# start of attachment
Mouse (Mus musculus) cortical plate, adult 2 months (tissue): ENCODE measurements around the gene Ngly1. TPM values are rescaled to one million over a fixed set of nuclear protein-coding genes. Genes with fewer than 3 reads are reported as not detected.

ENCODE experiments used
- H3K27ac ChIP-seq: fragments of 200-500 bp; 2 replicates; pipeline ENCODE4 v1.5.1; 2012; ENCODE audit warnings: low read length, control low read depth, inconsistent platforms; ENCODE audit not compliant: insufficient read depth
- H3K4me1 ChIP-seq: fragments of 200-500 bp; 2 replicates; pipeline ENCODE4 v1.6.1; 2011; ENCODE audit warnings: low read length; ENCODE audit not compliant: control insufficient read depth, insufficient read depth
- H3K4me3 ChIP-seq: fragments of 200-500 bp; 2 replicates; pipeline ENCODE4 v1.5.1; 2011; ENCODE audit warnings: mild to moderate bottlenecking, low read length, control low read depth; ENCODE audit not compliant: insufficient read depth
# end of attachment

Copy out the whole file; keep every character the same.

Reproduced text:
Mouse (Mus musculus) cortical plate, adult 2 months (tissue): ENCODE measurements around the gene Ngly1. TPM values are rescaled to one million over a fixed set of nuclear protein-coding genes. Genes with fewer than 3 reads are reported as not detected.

ENCODE experiments used
- H3K27ac ChIP-seq: fragments of 200-500 bp; 2 replicates; pipeline ENCODE4 v1.5.1; 2012; ENCODE audit warnings: low read length, control low read depth, inconsistent platforms; ENCODE audit not compliant: insufficient read depth
- H3K4me1 ChIP-seq: fragments of 200-500 bp; 2 replicates; pipeline ENCODE4 v1.6.1; 2011; ENCODE audit warnings: low read length; ENCODE audit not compliant: control insufficient read depth, insufficient read depth
- H3K4me3 ChIP-seq: fragments of 200-500 bp; 2 replicates; pipeline ENCODE4 v1.5.1; 2011; ENCODE audit warnings: mild to moderate bottlenecking, low read length, control low read depth; ENCODE audit not compliant: insufficient read depth